Following the age-old maxim "If a royal has it, everyone wants" (at least that's the maxim we live by), bee venom masks have become the beauty treatment du jour.
After British beauty guru Deborah Mitchell revealed in July 2010 that the Duchess of Cornwall had been using her bee venom anti-aging treatments, inquiries about the product exploded.
Now demand for the "organic face lift" has drawn Mitchell to China, where the Daily Mail reports she has signed a contract for approximately $164 million to offer the bee venom treatment and other Deborah Mitchell products in 2,500 Chinese stores and salons.
The beauty treatment, cited as "nature's alternative to Botox," uses the paralyzing power of bee venom to lift, tighten and firm the face muscles and reduce wrinkles, claims Heaven by Deborah Mitchell's website.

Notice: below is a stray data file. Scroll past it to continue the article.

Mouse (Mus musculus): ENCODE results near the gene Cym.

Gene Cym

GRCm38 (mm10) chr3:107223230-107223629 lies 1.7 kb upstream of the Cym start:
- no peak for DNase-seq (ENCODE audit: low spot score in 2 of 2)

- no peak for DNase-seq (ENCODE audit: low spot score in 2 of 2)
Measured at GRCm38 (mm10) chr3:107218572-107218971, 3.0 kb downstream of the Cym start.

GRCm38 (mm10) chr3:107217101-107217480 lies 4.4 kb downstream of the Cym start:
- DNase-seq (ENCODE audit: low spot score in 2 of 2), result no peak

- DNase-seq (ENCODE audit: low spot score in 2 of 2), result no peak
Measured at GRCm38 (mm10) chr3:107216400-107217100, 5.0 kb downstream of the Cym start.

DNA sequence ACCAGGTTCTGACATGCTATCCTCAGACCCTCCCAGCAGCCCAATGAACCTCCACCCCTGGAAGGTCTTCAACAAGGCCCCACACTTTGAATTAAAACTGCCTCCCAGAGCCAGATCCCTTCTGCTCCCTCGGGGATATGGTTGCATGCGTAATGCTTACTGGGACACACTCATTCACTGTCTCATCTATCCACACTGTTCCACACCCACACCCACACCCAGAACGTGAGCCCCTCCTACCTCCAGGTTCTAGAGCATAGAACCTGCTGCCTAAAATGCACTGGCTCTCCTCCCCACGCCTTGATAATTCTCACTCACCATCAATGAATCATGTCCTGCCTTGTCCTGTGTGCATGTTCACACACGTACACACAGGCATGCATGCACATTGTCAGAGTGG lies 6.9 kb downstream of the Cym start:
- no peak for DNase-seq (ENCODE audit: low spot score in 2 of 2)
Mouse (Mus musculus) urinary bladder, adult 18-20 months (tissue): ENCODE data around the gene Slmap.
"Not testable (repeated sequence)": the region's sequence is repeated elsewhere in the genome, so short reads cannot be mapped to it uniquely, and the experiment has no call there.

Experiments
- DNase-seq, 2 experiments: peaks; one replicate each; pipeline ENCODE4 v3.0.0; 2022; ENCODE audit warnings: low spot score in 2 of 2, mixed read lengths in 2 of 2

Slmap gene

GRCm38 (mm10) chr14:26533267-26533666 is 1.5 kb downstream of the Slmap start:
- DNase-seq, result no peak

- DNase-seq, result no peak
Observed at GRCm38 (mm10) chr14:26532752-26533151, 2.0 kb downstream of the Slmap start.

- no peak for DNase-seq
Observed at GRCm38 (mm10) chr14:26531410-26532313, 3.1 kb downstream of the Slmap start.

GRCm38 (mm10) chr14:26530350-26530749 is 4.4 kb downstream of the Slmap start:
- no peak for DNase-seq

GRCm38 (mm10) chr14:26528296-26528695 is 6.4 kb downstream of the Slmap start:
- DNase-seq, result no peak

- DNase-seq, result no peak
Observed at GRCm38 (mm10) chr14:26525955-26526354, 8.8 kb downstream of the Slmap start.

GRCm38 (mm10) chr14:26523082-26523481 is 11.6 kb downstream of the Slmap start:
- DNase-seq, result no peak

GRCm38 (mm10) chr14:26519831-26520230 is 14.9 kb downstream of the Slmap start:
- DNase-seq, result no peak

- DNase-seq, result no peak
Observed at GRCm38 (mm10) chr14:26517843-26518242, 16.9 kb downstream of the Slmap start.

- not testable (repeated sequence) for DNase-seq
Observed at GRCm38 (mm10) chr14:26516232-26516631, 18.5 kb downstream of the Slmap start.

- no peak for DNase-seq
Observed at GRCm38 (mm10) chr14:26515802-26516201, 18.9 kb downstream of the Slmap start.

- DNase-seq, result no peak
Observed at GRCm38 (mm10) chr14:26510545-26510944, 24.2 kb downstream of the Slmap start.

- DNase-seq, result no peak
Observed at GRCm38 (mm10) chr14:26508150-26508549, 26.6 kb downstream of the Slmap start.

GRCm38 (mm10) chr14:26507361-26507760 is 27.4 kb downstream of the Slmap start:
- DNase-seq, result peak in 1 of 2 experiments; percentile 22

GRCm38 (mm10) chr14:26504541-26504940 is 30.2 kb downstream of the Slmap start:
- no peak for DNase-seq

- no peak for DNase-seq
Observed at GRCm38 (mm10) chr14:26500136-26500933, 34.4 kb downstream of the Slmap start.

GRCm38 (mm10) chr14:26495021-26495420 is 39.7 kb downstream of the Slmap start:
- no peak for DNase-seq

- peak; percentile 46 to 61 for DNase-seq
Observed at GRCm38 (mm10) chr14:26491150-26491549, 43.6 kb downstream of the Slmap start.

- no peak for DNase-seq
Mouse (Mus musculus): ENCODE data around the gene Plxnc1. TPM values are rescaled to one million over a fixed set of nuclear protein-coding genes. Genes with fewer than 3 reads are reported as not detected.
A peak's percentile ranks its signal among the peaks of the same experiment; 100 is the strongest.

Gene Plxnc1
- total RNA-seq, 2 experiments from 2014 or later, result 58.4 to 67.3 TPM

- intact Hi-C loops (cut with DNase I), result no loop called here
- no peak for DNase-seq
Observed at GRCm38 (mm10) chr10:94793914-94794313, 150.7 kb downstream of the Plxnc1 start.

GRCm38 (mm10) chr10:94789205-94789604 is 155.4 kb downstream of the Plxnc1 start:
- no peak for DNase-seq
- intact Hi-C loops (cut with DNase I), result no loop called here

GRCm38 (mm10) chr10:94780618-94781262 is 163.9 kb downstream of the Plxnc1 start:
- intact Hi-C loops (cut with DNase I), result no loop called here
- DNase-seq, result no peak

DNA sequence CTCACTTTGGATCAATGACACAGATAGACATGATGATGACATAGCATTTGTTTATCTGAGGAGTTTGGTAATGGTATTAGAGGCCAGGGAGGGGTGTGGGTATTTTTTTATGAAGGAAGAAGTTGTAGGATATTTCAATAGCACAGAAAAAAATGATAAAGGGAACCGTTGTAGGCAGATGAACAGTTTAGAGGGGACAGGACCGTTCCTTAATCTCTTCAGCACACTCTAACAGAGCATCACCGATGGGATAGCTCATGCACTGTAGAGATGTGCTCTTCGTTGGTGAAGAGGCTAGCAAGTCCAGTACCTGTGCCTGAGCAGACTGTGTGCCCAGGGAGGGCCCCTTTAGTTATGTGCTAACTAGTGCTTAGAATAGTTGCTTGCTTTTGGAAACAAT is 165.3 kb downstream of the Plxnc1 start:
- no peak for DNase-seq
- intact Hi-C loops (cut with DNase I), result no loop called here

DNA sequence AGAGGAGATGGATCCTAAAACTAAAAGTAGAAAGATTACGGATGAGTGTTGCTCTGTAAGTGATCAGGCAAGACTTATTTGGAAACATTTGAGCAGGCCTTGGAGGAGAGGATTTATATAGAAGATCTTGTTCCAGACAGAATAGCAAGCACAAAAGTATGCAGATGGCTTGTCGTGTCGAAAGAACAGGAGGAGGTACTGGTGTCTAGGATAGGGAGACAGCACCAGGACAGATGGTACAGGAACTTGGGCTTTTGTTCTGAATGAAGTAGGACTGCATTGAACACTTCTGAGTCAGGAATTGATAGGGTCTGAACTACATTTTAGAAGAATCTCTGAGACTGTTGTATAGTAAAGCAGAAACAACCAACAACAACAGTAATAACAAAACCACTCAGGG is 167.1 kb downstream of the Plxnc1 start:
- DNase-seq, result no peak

You can also buy a 15 ml. pot of bee venom mask to use at home for $31.84.
But does it really work? A look at the website of the American Apitherapy Society, an organization devoted to bee venom therapy research and education, shows that apitoxin (bee venom's less sexy name) does have a strong anti-inflammatory property that helps rheumatoid arthritis, tendonitis and gout, among other ailments.
There is no mention of apitoxin's anti-aging properties, however.
But then, all one needs is to take a look at Camilla these days, who really is glowing for a woman of 64. Just to be sure, the Telegraph sent a reporter to try the bee venom treatment herself and we have to admit: she looks pretty excellent.
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